Saturday, 16 March 2013

Paddys Nut - 17th January 2013

Our hero magically transported himself to Pelion Hut (it would apparently be against OT rules to actually WALK there from the end of the Never Never). On the way he failed to climb magically transport himself up Mount Ossa, due to not being able to raise the enthusiasm to climb it for the fifth time while it was covered in cloud and drizzle.

From Pelion, a day walk to Paddys Nut and/or Mount Thetis appears possible, indeed, The Abels Vol. 1 says Mount Thetis is a mere 2 1/2 hours from Pelion Hut. Experience tells us, however, that their estimates seem to be for (i) very fit walkers, (ii) impervious to scrub, (iii) who know exactly where to go in untracked country. I suspect for me to get to Mount Thetis it is going to take much longer, even if I have no trouble following the route. Recent efforts suggest I will lose the track at least twice unless it is marked with large orange-painted stone bollards and a boardwalk... On this basis, I suspect I will climb Paddys Nut from the outset, and leave Mount Thetis for a time when I am set to camp up there.

The track to Paddys Nut heads left (south) from the Overland Track west of the turnoff to Old Pelion Hut. If you want more info, you can find it in books and online, including in Chapman's tome. Email me for a better description if you like. Blazes and other markers show the route heading south into the scrub. It heads uphill and is basically marked most of the way up the ridge and onto the saddle between Mount Ossa and Mount Thetis. Of course, I lost the track where a smallish tree had fallen lengthwise on the route, and headed a little left of the proper route. It's OK, as in general the track just heads upwards. This did entail a botanical excursion into a huge patch of scoparia, the fun of which was only marginally mitigated by the attractiveness of their flowers. At another point on my own personal route, I found Tasmania's largest leeches (no lie!), which basically jogged in formation up my gaiters as I perched on a fallen log to peruse the map.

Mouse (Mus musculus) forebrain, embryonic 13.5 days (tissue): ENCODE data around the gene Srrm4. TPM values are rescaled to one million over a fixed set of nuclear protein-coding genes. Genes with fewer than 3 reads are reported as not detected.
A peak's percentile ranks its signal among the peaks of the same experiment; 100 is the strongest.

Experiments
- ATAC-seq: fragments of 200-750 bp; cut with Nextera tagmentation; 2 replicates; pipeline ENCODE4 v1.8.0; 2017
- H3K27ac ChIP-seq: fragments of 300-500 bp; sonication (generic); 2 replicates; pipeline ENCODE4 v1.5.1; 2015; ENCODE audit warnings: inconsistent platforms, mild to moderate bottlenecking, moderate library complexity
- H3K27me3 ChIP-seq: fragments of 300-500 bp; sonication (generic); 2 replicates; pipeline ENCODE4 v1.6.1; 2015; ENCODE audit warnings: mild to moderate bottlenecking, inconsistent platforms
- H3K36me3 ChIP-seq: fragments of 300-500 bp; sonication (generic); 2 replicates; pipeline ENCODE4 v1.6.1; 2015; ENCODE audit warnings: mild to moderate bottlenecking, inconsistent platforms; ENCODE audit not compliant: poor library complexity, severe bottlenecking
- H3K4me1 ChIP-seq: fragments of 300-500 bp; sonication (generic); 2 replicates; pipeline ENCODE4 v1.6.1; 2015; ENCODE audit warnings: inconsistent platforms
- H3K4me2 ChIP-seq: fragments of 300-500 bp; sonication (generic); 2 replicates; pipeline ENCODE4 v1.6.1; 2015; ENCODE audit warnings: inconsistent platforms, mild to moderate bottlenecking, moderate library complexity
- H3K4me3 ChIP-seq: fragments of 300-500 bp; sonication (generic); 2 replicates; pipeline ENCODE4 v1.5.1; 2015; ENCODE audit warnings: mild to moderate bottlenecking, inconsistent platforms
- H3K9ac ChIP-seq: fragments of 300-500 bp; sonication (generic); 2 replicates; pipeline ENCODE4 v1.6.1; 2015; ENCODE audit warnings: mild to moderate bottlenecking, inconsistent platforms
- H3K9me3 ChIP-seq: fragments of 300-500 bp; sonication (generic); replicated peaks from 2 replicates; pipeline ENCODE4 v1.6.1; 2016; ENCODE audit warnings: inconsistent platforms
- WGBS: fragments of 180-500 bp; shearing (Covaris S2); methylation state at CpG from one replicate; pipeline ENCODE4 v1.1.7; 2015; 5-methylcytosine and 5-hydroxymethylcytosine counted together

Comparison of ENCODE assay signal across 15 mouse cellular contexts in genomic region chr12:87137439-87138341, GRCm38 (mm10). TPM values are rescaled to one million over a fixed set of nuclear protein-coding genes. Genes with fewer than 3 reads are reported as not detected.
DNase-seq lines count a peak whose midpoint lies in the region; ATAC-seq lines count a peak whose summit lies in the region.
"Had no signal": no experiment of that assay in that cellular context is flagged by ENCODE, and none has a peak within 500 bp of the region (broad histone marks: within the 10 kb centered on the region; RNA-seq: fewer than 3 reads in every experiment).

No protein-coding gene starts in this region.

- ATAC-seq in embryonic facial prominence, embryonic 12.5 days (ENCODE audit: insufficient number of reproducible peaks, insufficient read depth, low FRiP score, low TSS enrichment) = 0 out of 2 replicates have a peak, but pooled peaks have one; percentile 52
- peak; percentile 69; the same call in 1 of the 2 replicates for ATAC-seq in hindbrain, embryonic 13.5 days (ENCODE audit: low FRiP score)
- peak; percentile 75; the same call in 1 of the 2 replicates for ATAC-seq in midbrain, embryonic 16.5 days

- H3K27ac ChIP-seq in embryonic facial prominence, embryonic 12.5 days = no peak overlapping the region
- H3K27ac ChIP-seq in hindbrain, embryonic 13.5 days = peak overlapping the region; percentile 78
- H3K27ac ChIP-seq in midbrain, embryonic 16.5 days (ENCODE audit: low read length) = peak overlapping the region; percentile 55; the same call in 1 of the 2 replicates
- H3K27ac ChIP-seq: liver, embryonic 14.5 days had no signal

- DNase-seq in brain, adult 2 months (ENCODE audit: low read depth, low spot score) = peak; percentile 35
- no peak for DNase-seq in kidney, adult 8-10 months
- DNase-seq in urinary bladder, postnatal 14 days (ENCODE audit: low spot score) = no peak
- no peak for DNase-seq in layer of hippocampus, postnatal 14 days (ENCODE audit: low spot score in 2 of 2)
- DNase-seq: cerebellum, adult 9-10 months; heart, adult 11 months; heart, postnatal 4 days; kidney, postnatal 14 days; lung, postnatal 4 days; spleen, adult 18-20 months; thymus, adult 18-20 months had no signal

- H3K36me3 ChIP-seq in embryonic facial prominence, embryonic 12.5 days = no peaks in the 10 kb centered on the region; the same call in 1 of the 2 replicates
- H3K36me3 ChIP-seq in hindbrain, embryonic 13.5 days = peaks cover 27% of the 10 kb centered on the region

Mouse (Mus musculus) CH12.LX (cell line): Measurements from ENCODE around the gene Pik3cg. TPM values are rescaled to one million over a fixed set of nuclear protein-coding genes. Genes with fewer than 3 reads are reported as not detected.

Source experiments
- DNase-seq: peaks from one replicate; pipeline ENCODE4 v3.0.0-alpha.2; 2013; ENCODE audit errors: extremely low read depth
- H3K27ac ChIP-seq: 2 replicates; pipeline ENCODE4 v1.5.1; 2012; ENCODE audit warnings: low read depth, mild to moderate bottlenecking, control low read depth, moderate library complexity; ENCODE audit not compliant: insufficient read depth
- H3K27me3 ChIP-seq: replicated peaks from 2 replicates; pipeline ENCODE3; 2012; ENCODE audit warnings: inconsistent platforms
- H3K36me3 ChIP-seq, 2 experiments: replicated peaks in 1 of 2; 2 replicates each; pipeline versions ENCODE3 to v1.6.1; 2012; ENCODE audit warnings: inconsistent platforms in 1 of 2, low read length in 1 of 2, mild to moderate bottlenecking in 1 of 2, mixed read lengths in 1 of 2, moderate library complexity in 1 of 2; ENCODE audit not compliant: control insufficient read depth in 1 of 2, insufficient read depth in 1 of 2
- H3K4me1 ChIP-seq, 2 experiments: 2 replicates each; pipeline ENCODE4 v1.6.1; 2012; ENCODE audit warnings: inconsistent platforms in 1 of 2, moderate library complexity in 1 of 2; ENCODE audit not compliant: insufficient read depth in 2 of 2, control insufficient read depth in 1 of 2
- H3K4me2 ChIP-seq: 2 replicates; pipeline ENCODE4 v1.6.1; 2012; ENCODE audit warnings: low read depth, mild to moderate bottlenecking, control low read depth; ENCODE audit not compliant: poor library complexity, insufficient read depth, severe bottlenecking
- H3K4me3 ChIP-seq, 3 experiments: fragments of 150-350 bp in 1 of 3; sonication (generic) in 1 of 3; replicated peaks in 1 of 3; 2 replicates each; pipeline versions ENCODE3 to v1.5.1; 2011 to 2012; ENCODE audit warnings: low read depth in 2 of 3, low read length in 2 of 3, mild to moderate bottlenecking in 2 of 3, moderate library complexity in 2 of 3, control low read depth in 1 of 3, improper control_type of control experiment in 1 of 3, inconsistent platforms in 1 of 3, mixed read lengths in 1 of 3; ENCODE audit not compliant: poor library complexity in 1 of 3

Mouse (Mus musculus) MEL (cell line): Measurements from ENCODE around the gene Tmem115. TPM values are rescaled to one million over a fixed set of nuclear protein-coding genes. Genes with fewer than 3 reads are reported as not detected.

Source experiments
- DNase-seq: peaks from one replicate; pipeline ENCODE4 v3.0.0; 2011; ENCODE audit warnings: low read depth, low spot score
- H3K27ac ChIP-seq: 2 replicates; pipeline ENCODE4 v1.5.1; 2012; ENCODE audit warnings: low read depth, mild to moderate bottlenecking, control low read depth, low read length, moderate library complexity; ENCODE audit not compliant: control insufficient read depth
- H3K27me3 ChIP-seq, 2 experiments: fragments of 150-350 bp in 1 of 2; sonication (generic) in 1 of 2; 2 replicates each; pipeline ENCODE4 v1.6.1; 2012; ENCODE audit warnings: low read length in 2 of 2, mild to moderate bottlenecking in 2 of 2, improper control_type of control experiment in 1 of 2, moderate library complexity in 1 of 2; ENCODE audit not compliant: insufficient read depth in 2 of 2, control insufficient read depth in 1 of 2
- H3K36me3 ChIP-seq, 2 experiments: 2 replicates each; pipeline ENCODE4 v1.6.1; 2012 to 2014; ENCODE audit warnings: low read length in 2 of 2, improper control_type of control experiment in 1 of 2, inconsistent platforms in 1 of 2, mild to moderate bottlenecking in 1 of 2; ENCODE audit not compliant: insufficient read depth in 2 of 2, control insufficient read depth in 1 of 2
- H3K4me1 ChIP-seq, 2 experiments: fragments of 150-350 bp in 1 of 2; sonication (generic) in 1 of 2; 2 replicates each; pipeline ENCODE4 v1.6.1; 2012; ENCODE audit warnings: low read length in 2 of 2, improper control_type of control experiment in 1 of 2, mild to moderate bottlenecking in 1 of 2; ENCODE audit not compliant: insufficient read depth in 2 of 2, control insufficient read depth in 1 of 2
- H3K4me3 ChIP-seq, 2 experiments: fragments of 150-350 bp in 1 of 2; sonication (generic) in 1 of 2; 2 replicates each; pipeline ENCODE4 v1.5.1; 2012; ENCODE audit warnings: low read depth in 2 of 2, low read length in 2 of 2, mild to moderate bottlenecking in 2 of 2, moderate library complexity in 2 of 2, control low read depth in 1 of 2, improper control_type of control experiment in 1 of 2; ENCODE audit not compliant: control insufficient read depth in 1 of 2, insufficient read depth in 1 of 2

The Richea scoparia was in flower, but remains a total pain to move through without a track.
There are actual track markers showing the route along the flatter part of the ridge leading up to the saddle, and these were visible maybe 100m from the midst of the scoparia thicket. Having regained the correct route, it is pretty easy to follow to a point above the actual saddle near some pools of water. Some of these pools are good for drinking, although a couple were pretty salty!

Mount Thetis from the Ossa-Thetis saddle, beyond a salty pond.
I could see Mount Osaa above me to the south from here, but to the north there was only a wall of cloud. I was pretty sure where Paddys Nut ought to be, so descended into the actual saddle, and then followed the pad towards Paddys Nut. I don't think there's a marked route up the Nut, but it's easy to head up the middle of the boulder field with some zigzags. As I did so, the cloud cleared, and a steep climb up the hill brought me to the summit. There are two bits which might be the summit, and I chose the more easterly. I think it might be slightly higher.

Mount Ossa from Paddys Nut

Views from here were great, Mount Thetis, Mount Pelion West, Mount Ossa, Mount Achilles, Perrins Bluff, and other peaks north and east. Looking at Mount Thetis, I decided I was fairly unclear where the route went, and considering the description of the boulders as "huge", I decided Paddys Nut would do for the day. Predictably I'd spent longer getting there than the Abels team reckoned I should have spent getting all the way to the top of Mount Thetis.

Paddys Nut, Mount Pelion West and Barn Bluff from the Ossa-Thetis saddle

Overall, Paddys Nut is a good sidetrip from the Overland Track, although if lots of people actually did it, then it would rapidly degrade. There are already bits which are eroded too much, and would be quite boggy in wet times.

Oh, and I lost the track at a slightly different point on the return.

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